Creative Commons – A Virtual Treasure Chest of Content

New technologies and copyright challenges

Changing technologies, easy access and reproduction of information and other content make the issue of copyright more complex than ever before.

At ResourceLink we can help you navigate this copyright minefield, and at the end of this post is information specifically for teachers in Brisbane Catholic Education about the services we offer in this area.

Today’s blog post, however, focuses upon the exciting and ever-expanding world of Creative Commons – an exciting development in the field of copyright that is well suited for the new digital and virtual content landscape.

Creative Commons and the ‘copy-left’ movement: a brief history:

In 1986, a very inventive programmer named Richard Stallman developed a ‘C compiler’, which is a complex part of any operating system (such as Windows or Snow Leopard). The difference between Stallman’s work and that of the programmers working for Microsoft or Apple was that his C compiler was created in  free code.

In order to ensure that no enterprising programmer took this code and incorporated it into a piece of software that he or she would then put on the market, Stallman created something that changed history – the GNU General Public License. This license was the beginning of the copyleft (as opposed to copyright) movement. The licence required two things – that anything released under the licence be made freely available and that any software that incorporated it employ the same license – in other words, people could share the code freely and use it however they chose, as long as whatever they created using the code was also licenced in the same way, and was freely shared with others.

From these beginnings, the copyleft movement has grown, and Creative Commons licensing is one of the best known results.

Creative Commons is an effective way to source images, videos and documents while giving credit to the original owner. Creative Commons creates a “some rights reserved” model. This means that the copyright owner retains copyright ownership in their work while inviting certain uses of their work by the public. Creative Commons licences create choice and options for the copyright owner.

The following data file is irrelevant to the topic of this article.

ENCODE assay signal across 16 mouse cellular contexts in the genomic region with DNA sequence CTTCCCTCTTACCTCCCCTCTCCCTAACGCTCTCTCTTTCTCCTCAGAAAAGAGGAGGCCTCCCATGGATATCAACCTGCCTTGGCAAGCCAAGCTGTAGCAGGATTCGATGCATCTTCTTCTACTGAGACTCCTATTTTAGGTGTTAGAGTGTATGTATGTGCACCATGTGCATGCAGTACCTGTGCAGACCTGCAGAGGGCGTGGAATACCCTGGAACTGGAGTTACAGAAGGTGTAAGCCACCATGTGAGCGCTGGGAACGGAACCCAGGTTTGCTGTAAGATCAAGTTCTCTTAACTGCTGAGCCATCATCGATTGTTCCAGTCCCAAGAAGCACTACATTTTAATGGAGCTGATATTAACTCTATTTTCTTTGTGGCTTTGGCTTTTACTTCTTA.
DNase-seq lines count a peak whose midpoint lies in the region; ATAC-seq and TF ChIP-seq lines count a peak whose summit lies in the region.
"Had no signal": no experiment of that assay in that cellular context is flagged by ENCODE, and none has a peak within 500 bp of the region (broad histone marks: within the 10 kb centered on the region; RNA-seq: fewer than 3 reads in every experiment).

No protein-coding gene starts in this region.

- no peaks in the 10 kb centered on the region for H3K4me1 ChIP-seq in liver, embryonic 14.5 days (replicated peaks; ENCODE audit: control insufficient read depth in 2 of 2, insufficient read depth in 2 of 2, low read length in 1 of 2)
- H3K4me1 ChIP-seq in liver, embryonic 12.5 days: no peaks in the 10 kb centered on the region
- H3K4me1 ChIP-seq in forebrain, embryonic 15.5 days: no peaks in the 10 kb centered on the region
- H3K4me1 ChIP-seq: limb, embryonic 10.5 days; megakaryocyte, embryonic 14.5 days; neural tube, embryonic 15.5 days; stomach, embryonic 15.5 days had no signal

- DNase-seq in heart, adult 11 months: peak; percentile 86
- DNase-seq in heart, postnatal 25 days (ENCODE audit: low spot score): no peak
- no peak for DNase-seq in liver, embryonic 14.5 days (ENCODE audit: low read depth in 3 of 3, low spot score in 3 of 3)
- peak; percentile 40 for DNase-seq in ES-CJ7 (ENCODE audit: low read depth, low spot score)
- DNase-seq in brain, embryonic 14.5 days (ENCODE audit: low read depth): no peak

There are 4 primary licence elements which are mixed to create a licence:

These elements are mixed and matched to describe whatever rights the creator wishes to reserve. The six standard Creative Commons licenses are below:

Increasingly, teachers and students are moving from being consumers of information and content to becoming creators and publishers of information and content, due to the possibilities new technologies provide. There is also an increase in the publication of student work in the public domain. Whereas once student work was only displayed and shared in the classroom, nowadays work can be published online where the entire world may view it. This increases the importance of knowledge of copyright, as educational permissions do not apply once the work is broadcast to a non-educational audience.  Therefore it is very important for teachers and students to be aware of the possibilities Creative Commons licensing affords.

 Exciting Developments in the Creative Commons Landscape:

While Flickr has been a major source of Creative Commons licenced images, it has been more difficult to access digital video content that may be remixed or republished in the same way. From 9am tomorrow, this will no longer be a problem, with YouTube launching a Creative Commons library, allowing users to upload and share video footage that may be reused with attribution. This is a very exciting development in the history of Creative Commons, as not only does YouTube account for a huge amount of video content available online, it also sets an impressive precedent for other content providers to follow.

Teachers within the Arts, English, ICT and any other area that requires access to editable film footage will greatly benefit from this launch.